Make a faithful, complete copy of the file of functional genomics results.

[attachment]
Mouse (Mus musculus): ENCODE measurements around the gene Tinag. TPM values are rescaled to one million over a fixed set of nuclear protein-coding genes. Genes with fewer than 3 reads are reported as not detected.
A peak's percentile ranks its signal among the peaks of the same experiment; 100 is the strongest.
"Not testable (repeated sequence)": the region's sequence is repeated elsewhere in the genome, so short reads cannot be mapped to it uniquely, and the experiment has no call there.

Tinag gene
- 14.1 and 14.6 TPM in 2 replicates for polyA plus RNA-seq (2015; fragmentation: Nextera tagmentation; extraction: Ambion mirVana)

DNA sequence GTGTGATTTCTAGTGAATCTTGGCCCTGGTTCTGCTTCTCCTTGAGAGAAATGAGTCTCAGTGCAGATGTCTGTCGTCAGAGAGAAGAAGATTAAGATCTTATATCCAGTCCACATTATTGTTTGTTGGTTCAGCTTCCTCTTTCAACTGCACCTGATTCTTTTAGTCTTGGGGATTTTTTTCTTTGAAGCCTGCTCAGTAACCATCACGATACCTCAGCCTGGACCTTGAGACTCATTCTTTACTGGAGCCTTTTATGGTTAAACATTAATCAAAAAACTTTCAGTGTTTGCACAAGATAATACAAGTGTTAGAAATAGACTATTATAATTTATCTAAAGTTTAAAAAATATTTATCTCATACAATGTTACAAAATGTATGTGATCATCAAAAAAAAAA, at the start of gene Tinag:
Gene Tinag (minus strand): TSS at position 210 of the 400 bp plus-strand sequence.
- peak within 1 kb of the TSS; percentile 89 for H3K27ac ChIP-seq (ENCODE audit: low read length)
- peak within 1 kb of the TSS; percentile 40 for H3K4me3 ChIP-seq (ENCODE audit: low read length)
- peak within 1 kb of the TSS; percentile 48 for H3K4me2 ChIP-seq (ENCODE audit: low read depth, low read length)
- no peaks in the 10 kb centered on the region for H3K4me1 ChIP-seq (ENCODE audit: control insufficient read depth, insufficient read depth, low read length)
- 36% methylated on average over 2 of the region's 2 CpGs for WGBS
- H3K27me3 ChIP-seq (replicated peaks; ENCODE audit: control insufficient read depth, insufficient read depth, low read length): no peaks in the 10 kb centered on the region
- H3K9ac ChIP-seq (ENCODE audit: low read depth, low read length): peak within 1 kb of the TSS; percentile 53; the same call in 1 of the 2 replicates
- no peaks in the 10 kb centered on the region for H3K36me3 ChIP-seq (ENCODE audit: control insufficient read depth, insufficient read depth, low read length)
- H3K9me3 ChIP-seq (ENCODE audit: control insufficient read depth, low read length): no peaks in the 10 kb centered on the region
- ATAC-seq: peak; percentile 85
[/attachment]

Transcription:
Mouse (Mus musculus): ENCODE measurements around the gene Tinag. TPM values are rescaled to one million over a fixed set of nuclear protein-coding genes. Genes with fewer than 3 reads are reported as not detected.
A peak's percentile ranks its signal among the peaks of the same experiment; 100 is the strongest.
"Not testable (repeated sequence)": the region's sequence is repeated elsewhere in the genome, so short reads cannot be mapped to it uniquely, and the experiment has no call there.

Tinag gene
- 14.1 and 14.6 TPM in 2 replicates for polyA plus RNA-seq (2015; fragmentation: Nextera tagmentation; extraction: Ambion mirVana)

DNA sequence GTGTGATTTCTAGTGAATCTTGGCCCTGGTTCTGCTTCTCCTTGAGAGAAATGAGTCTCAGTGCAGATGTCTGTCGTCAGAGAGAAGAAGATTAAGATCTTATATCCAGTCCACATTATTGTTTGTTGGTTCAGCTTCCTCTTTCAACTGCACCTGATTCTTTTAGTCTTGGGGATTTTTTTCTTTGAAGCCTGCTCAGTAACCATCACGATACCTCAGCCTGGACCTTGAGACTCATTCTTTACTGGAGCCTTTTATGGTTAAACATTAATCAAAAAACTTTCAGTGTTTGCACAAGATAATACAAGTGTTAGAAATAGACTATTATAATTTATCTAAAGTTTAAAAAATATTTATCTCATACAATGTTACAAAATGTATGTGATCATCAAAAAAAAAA, at the start of gene Tinag:
Gene Tinag (minus strand): TSS at position 210 of the 400 bp plus-strand sequence.
- peak within 1 kb of the TSS; percentile 89 for H3K27ac ChIP-seq (ENCODE audit: low read length)
- peak within 1 kb of the TSS; percentile 40 for H3K4me3 ChIP-seq (ENCODE audit: low read length)
- peak within 1 kb of the TSS; percentile 48 for H3K4me2 ChIP-seq (ENCODE audit: low read depth, low read length)
- no peaks in the 10 kb centered on the region for H3K4me1 ChIP-seq (ENCODE audit: control insufficient read depth, insufficient read depth, low read length)
- 36% methylated on average over 2 of the region's 2 CpGs for WGBS
- H3K27me3 ChIP-seq (replicated peaks; ENCODE audit: control insufficient read depth, insufficient read depth, low read length): no peaks in the 10 kb centered on the region
- H3K9ac ChIP-seq (ENCODE audit: low read depth, low read length): peak within 1 kb of the TSS; percentile 53; the same call in 1 of the 2 replicates
- no peaks in the 10 kb centered on the region for H3K36me3 ChIP-seq (ENCODE audit: control insufficient read depth, insufficient read depth, low read length)
- H3K9me3 ChIP-seq (ENCODE audit: control insufficient read depth, low read length): no peaks in the 10 kb centered on the region
- ATAC-seq: peak; percentile 85